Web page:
The cannibal paused when he reached the body. His mouth widened in a frenzied spasm, then darted forward and plunged into a mess of innards. His deformed jaw began working in awkward bites. Unable to contain himself, Leat voiced a series of cloying, sensuous moans. His eyes drooped halfway closed as he lost himself in ecstasy.
Atriya’s disgust was eclipsed by bafflement. Nothing about this man made any sense.
Well, that wasn’t quite accurate. One thing still made sense:
He still needs to die.
The Crusader’s right hand twitched to his holster when he remembered his orders: Don’t advertise. No guns.
He strode over to the cannibal, standing so that his boots were positioned a few inches away from Leat’s face. The killer turned his head so that his red-coated cheek plopped wetly onto the corpse. He stared curiously up at Atriya.
“Uh?” Leat could only grunt the question. Either because of his injuries, or because he was stupid with gluttony.
The Crusader’s knee rose to his waist…then descended in a sharp, savage thrust. His boot slammed into the back of Leat’s neck, causing vertebrae to compress and then break in harsh, rattling pops. A reflexive kk-kk-kkkkk slipped from the cannibal’s mouth, and tiny pink bubbles formed on his lips.
Atriya leaned in, pressing down and grinding with his heel. The bubbles expanded and burst, dotting Leat’s still-white patches of skin with faint specks of red.
Finally, the Ascensioner was still.
“Good?” The Retrieval leader.
“Then keep moving.”
Atriya drew his guns. For some reason, the sight of Leat’s mouth on the junkie’s guts struck him as obscene. He kicked the cannibal’s head off the addict’s body. His gaze drifted to the junkie’s face, and he found himself wishing that he could cover those gouged-out eye sockets. Not just for obvious reasons—they offended him on a deeper, inexplicably personal level.
A thought occurred to him.
Atriya holstered his left pistol, and gripped his other at a skyward angle. He ejected the clip, grabbed it, then clamped his drawn pistol between his left elbow and ribs so he could hold it in place. His thumb ran twice over the rectangular ammo at the top of the clip, dispensing two unfolded rounds into his right hand. He held the rounds between his fingers, snapped the clip back into place, and stowed his weapon.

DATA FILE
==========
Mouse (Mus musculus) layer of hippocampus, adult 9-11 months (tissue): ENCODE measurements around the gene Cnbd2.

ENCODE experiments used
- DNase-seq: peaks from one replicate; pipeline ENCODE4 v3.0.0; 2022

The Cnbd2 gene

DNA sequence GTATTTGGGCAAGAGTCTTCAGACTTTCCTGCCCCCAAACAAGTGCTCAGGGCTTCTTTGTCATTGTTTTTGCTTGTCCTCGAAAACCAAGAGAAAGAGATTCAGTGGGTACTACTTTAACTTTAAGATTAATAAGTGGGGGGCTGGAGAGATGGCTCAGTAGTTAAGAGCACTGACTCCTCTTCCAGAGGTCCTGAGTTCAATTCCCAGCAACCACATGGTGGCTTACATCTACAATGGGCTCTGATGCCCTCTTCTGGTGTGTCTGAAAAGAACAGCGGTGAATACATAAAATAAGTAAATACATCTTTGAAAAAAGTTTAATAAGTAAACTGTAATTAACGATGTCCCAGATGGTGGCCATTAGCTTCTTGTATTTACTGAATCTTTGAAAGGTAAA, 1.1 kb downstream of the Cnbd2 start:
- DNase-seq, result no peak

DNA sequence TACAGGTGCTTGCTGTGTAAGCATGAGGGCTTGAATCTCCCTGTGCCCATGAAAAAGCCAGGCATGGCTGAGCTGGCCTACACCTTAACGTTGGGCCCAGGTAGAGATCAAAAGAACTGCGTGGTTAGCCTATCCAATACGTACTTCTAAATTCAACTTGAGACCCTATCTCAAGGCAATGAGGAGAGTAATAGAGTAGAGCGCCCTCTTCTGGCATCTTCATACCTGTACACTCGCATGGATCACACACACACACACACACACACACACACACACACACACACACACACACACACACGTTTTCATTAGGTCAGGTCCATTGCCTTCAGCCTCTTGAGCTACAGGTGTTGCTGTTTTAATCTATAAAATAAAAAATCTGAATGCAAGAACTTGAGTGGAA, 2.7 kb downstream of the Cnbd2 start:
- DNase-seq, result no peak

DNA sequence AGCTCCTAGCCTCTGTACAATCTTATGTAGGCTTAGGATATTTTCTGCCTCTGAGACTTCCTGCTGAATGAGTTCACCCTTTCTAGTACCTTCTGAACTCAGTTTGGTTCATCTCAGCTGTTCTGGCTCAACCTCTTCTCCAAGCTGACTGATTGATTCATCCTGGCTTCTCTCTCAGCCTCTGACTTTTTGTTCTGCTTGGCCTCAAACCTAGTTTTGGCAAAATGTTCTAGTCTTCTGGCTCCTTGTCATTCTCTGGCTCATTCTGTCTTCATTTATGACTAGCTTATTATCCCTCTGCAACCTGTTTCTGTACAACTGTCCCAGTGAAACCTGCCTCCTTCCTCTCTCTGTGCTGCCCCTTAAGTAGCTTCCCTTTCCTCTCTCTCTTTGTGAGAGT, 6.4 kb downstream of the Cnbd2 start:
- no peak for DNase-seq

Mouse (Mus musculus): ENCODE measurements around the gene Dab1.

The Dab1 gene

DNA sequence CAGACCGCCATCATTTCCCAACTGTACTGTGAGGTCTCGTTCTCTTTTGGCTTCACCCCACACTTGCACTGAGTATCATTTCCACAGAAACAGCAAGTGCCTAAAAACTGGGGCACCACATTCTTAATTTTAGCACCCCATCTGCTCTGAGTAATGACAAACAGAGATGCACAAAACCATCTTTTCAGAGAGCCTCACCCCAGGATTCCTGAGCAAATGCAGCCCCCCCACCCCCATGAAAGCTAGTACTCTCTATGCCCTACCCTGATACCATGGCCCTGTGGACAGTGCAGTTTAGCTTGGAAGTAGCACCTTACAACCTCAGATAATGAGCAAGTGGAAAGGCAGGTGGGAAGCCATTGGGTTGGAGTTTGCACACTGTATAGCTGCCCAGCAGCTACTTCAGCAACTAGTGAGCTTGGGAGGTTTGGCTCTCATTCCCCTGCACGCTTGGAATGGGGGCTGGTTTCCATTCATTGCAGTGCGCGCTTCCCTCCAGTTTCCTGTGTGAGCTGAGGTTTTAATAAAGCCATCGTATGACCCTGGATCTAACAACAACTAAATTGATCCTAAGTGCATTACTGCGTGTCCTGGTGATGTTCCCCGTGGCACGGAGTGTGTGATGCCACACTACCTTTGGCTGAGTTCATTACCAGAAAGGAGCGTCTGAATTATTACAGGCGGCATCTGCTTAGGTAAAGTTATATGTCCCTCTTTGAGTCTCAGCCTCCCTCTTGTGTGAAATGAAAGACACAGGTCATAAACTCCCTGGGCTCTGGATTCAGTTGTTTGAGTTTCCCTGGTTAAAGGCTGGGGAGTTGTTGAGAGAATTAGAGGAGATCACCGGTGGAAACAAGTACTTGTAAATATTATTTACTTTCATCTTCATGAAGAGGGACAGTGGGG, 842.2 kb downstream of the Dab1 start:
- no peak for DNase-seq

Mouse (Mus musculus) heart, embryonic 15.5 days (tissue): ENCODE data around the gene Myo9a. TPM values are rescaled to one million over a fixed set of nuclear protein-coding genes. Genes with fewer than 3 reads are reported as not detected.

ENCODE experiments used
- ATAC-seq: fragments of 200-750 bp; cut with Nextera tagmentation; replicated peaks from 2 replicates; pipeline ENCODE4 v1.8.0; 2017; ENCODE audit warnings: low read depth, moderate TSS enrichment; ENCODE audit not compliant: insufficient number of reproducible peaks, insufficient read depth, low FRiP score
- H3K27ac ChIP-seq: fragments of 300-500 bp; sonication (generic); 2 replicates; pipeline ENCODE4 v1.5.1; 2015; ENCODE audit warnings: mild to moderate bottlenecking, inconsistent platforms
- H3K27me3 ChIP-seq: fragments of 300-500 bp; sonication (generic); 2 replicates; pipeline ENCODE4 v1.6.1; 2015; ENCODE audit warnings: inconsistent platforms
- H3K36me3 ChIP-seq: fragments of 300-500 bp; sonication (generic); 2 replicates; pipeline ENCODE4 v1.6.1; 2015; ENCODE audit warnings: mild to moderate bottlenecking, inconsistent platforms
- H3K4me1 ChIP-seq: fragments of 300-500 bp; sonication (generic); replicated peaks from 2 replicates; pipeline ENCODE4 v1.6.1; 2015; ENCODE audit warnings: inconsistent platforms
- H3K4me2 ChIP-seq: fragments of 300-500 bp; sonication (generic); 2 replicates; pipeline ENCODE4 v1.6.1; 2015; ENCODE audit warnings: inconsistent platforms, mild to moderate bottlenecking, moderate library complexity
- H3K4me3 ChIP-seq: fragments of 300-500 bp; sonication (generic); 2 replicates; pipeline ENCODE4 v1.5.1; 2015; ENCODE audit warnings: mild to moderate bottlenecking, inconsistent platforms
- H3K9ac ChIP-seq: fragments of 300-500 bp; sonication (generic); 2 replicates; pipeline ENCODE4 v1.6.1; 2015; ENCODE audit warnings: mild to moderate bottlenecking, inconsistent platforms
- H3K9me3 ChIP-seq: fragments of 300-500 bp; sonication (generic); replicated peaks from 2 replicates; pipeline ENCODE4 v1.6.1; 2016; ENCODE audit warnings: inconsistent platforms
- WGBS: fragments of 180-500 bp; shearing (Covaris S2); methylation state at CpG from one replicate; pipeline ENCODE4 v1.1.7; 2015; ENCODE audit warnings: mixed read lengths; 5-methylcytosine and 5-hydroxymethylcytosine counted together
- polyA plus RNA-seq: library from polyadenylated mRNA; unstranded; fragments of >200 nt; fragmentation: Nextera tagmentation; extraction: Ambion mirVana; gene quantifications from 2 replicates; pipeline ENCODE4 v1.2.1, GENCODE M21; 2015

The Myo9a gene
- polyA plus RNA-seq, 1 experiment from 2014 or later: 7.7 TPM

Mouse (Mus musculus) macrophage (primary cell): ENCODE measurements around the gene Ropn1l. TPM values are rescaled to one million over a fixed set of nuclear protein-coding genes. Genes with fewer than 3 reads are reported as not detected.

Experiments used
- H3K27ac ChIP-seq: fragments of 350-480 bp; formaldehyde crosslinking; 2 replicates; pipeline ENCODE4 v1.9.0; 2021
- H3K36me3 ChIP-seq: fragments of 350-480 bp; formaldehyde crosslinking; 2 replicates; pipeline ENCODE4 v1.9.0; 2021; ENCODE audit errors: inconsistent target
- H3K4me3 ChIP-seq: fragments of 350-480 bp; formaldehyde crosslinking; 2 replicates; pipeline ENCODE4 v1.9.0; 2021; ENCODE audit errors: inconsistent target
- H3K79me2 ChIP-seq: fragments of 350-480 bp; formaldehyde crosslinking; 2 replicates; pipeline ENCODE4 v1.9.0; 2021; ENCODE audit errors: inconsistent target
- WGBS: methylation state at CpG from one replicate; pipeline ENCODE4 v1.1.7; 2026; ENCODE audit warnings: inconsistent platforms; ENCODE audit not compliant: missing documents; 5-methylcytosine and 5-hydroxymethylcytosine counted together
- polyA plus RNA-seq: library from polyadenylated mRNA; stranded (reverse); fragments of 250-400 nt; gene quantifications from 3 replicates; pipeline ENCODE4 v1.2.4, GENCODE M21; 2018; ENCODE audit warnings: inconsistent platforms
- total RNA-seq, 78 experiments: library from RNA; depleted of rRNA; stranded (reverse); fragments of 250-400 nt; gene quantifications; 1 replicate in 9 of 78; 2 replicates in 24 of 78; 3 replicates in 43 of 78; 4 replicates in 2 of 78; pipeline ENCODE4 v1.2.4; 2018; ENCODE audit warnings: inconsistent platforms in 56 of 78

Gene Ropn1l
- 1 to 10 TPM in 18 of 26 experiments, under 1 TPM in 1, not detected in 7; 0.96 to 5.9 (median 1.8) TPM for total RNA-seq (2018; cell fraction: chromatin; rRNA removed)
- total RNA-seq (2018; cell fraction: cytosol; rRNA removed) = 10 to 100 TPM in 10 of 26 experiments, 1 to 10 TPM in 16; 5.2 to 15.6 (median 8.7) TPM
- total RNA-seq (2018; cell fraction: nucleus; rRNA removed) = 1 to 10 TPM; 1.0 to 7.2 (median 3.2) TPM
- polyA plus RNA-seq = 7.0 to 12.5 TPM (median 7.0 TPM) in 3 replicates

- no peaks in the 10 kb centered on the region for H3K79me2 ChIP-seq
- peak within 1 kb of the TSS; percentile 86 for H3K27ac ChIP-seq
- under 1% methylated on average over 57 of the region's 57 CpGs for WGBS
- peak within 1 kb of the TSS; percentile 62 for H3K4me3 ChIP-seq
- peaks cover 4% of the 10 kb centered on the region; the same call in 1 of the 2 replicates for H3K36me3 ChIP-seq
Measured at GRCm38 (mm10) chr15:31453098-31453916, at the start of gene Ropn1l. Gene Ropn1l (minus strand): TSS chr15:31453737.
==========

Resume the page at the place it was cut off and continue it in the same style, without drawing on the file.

The Crusader knelt and placed the strips of metal over the corpse’s eyes. A tacky layer of gore held the bullets in place. He ran his gaze across the addict’s body.
Still. There was still something wrong. The metallic segments looked inappropriate. Ill-fitting.
Atriya placed a bloody scrap of shirt over the corpse’s eyes and mouth, concealing the horrific injuries, as well as the man’s silent, protesting scream. It changed nothing—the Crusader still felt a deep, abiding iniquity.
The departed deserved a more appropriate currency.
Atriya stood up and drew his guns.
I’m sorry friend—that’s all I’ve got.
His earpiece buzzed. “Keep. Moving.” The team leader. Irritated at his dawdling.
Atriya’s lips twisted in a sneer. Fuck you, asshole.
“Sorry.” He started forward again.
“Atriya.” The commander sounded different this time. Measured.
“No. Question: Are you still on mission?” Under normal circumstances, asking this would have been absurd; you did whatever the fuck you were told to do. But in this instance, the meaning was clear: Are you going to do your job, or should we kill you now?
He could almost feel their sights dancing across his back.
“Still on mission,” Atriya replied.
He kept walking. A feeling of lightness ran through his head. It was chased by a flash of hilarity.
Nothing matters. I’m already gone. Might as well fuck with this Retrieval dickhead.
He keyed his comms.
“What’s your name? Didn’t catch it in the briefing.” He knew this was unprofessional, that it was bad comms etiquette, but he couldn’t bring himself to care.